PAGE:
One of The Cramp’s greatest gigs was the free show they gave for the patients of the California State Mental Hospital in Napa in 1978. The event was filmed and later released on video. Lux sadly passed in 2009 and The Cramps were done. But man, they left behind a hell of a legacy.
C is also for... Crazy monikers!
C’mon, it was the '60s! It was all tight trousers, fuzz boxes and daft band names. Examples? How about Mouse & The Traps, The Strawberry Alarm Clock, The Chocolate Watch Band, The Electric Prunes, The Blues Magoos... Question Mark & the Mysterians! Makes ‘The Beatles’ sound ordinary by comparison.
D is for... Dancing!
Go-Go dancing and garage bands went together like, well, one-hit wonders and cute girls who couldn’t actually dance that great. Practically every TV studio or movie clip you eyeball of a '60s garage band has some big-haired sex kitten in tight pants busting some wild moves in it.
A classic example is The Castaways performance of their seriously great Liar, Liar in the 1967 movie It’s A Bikini World. You gotta love the squares trying to be hip at the start of the clip. Oh, and how cool is that '50s silver sparkle finish Fender Precision bass?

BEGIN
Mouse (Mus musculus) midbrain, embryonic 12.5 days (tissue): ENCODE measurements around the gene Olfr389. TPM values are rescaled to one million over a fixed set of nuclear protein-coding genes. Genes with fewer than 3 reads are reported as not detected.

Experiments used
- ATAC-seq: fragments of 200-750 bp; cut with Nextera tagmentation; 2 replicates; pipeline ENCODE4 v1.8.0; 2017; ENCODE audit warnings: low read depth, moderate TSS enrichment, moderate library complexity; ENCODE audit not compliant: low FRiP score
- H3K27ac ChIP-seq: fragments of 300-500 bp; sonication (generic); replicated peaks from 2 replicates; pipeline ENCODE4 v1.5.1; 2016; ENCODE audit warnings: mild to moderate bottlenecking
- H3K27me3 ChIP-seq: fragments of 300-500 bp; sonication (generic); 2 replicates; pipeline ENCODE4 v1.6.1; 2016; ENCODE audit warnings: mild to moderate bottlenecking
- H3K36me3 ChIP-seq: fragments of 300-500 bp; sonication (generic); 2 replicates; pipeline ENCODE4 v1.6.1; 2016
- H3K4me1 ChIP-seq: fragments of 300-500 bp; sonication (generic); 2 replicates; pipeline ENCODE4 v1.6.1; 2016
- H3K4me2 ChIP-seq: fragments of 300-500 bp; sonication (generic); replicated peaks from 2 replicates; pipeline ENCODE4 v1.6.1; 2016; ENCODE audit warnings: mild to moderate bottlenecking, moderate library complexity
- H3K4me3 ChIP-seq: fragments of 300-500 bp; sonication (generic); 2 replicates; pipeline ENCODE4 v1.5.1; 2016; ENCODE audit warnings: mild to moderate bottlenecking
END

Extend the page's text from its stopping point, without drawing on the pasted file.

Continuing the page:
D is also for... Detroit
While Motor City had its fair share of garage bands, it was the progression from garage rock to heavier sounds in the late '60s that makes the city an essential part of rock history. Bands like Iggy And The Stooges and the MC5 took the power of garage rock and amped it up a few notches, creating a punk prototype.
E is for... Early days
It’s ironic that the first wave of US garage bands were turned on by the blues of English bands like The Animals and The Yardbirds. Many American kids just didn’t know that the blues had originated from their own country and as a result, the English bands were essentially selling American culture back to American teenagers.
Happily, the upshot of all this was that black American blues artists began getting more recognition back home. The Rolling Stones made sure that their fans knew where their sound had come from. Of course, they also fired up the kids with the fuzz-tone explosion of (I Can’t Get No) Satisfaction. Yep, Mick, Keith and the boys did their bit.
E is also for... Epiphone